The final presentation.


Community Detection and Network Analysis on a large body of emails. Created a dynamic web interface to find interesting properties of various networks using a email as the datasource. The emails came from Enron, Qualcomm, and several well known test networks were used.

what i did:

In 2013 I earned a Master of Science in Computational Science from SDSU. For my culminating project I created a web interface for the analysis of a very large body of emails. One could type in a search term, like a person or a project name, and see the network and stats relevant to that search item.

why i did:

The actual project was a requirement for graduation. I chose the project because I wanted something that would teach me something interesting and make good use of my experience and resources. The reason I was in the master's program is because I was "all but thesis" for my masters in aerospace engineering. For a number of reasons it didn't work out, but I always wanted to finish what I had started.

how i did:

At the time I was working at Qualcomm and had access to many years worth of emails that had been sent to various internal mailing lists. These were all kept as flat files in a hierarchy based on the the name of the mailing list. As a proof of concept I parsed out the date, size, sender, receiver(s), and subject of each email and dumped that into mysql. I created scripts in R and python to do network analysis and used shell to preprocess the intermediate files into a format the C++ code my advisor was interested in . The output of all this was put into JSON and fed to a d3 force-directed graph, datatables for the nodes and edges, and some other relevant network statistics.

my take away:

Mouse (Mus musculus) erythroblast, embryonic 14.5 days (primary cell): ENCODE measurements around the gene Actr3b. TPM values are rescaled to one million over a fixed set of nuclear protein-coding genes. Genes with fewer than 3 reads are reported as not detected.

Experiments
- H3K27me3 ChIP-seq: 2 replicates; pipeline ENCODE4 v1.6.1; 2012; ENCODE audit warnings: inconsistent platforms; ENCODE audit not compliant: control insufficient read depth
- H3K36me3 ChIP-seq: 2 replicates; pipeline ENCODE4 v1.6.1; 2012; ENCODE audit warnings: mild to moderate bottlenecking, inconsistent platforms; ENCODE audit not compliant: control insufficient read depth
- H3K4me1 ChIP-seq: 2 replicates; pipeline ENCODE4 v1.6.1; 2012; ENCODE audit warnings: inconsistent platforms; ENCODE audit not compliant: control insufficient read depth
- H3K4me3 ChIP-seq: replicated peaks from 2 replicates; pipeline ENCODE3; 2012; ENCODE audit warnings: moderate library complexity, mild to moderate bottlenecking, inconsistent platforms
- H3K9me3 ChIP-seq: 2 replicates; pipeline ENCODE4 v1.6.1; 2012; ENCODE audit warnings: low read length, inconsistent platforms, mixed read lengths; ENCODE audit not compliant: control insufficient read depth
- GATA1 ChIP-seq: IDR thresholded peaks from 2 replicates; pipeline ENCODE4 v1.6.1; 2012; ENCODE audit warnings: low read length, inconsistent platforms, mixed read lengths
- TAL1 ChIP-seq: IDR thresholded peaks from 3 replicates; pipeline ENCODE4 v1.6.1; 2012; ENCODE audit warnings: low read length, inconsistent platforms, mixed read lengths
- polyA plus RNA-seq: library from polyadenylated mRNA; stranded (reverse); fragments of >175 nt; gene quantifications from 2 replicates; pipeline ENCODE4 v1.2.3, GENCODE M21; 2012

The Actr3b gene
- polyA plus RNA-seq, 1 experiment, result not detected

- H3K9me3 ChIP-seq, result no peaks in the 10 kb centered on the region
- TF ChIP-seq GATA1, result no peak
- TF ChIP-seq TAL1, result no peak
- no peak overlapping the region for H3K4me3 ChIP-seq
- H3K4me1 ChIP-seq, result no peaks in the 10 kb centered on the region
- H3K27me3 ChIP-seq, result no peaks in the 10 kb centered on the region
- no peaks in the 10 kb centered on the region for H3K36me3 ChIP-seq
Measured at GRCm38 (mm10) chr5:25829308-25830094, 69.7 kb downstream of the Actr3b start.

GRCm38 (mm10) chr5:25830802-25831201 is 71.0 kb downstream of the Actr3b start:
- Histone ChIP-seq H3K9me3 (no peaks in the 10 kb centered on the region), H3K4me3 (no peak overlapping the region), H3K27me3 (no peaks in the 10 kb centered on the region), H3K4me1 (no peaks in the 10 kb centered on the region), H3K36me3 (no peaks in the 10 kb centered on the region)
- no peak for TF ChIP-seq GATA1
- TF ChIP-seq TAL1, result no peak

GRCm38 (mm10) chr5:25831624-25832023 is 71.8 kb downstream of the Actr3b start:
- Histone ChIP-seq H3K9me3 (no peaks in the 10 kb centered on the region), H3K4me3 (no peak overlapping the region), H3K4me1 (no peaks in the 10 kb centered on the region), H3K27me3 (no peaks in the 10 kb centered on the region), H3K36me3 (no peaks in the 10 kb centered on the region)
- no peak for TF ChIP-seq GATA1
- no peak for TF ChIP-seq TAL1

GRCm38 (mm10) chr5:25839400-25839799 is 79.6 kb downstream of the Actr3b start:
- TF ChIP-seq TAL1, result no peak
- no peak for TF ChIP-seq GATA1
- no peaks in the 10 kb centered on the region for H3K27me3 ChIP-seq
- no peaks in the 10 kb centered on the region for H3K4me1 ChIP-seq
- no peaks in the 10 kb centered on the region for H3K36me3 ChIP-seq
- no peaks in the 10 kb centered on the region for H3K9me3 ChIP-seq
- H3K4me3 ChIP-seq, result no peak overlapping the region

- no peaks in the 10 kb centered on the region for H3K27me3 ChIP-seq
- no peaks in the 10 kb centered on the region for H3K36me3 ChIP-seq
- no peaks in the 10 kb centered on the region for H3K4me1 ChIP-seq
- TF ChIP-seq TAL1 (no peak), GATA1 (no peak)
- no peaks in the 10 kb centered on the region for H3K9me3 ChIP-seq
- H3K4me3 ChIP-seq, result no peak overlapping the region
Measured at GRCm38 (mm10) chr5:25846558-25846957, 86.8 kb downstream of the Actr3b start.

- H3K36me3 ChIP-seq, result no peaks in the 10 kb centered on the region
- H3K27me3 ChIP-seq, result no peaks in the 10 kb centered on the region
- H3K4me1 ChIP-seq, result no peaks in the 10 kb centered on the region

You don't need a lot of data to figure out what's going on in a large network. At about the time that I was graduating was when Snowden leaked what the NSA was doing. There were officials saying "all we collect is metadata, we don't listen in." I knew from my project that they had no need to listen in, all they had to do was know who was a phone number of one "bad guy" and the networks would show itself from the metadata. Very powerful stuff. I was also pleased to note that in the original "Google/backrub" paper, Page and Brin say that they too only used meta-data (the title of each page) to achieve "remarkable" results.

and finally:

My thesis is offline right now. I suspect its because the output of the R scripts have changed recently based on upgrades of the libraries. Some day when I have time to figure out what's going on I'll try and fix it. Earlier this year I binge watched Game of Thrones then found an GoT network (everything exists on the internet) and plugged it into my program. It surprised me who some of the more central characters are.

bonus featurette:

Bonus - here's the video that SlideShare deleted. (btw, it looked awesome in the original presentation. It was high res, embedded in the slide, and you couldn't tell it was video until after I'd explained what was happening and pressed "play".)